Most of the events feature a morning roundtable led by postgraduates and early career researchers, where the chairs are set in a circle to encourage an open and democratic exchange of ideas. I wanted to move away from the set structure of a conference and I think of these events more like a kind of thinktank, where audience members are encouraged to participate as much as possible.
You can read short pieces about the series on the British Academy website and the Oxford Arts Blog, and I wrote a short article for Times Higher Education on how the series particularly champions emerging and early career scholars in these types of events.
There are still a few places available at the event:
To register for the full-day workshop, please click here.
To register ONLY for the talk by Joe Sacco, please click here.
Eduardo Lalo, Professor of Literature at the Faculty of General Studies at the University of Puerto Rico, and an artist and author, has been appointed as Global South Visiting Fellow at TORCH (The Oxford Research Centre in the Humanities).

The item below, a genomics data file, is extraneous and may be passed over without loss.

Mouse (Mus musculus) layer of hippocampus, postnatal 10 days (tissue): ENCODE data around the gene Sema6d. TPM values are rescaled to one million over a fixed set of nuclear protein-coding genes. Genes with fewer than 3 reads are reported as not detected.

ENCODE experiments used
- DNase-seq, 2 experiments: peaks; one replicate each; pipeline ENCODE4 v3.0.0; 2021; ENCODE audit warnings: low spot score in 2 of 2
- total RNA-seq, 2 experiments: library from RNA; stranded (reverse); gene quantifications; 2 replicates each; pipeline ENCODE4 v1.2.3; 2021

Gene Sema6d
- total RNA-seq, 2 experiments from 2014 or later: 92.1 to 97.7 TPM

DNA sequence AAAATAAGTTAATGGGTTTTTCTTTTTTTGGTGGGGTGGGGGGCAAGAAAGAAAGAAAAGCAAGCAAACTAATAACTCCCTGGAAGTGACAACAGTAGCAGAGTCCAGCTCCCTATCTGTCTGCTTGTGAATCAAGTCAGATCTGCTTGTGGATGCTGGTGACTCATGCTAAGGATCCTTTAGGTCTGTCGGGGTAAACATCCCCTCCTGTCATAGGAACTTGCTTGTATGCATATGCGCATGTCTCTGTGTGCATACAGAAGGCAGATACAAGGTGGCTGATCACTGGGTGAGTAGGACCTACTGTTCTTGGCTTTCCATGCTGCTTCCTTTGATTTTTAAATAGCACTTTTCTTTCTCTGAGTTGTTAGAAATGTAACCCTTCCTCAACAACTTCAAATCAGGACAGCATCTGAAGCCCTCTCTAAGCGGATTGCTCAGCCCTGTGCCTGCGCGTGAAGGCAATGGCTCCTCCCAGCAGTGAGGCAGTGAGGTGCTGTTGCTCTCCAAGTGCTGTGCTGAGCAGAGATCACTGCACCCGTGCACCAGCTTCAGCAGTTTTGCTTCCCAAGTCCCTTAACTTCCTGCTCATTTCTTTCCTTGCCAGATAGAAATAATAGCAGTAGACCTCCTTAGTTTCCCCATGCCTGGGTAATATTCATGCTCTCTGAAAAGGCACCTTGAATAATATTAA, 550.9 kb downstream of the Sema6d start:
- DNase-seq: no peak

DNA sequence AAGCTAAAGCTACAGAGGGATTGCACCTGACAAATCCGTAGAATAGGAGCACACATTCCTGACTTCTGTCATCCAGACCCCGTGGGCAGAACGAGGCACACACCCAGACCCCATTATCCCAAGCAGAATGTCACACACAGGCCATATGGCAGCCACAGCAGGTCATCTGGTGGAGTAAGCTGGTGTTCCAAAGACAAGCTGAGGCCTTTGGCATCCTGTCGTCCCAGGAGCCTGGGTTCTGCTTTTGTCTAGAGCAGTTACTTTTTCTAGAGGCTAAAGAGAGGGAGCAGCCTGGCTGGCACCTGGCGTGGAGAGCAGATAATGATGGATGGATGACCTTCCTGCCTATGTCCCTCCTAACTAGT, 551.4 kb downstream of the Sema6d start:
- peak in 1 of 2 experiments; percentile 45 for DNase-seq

Eduardo Lalo's literary oeuvre comprises novels, essays, poetry, graphic art and fascinating hybrids of all of these. He is the author of the novels La inutilidad (Uselessness, 2004), Simone (2015), and Historia de Yuké, which has just been published by Ediciones Corregidor in Argentina. For Simone, he was awarded the Rómulo Gallegos International Novel prize - an exceptional honour granted to the likes of Gabriel García Márquez for One Hundred Years of Solitude (1972) and Roberto Bolaño for The Savage Detectives (1999). Uselessness and Simone have both been translated to English and published by the University of Chicago Press.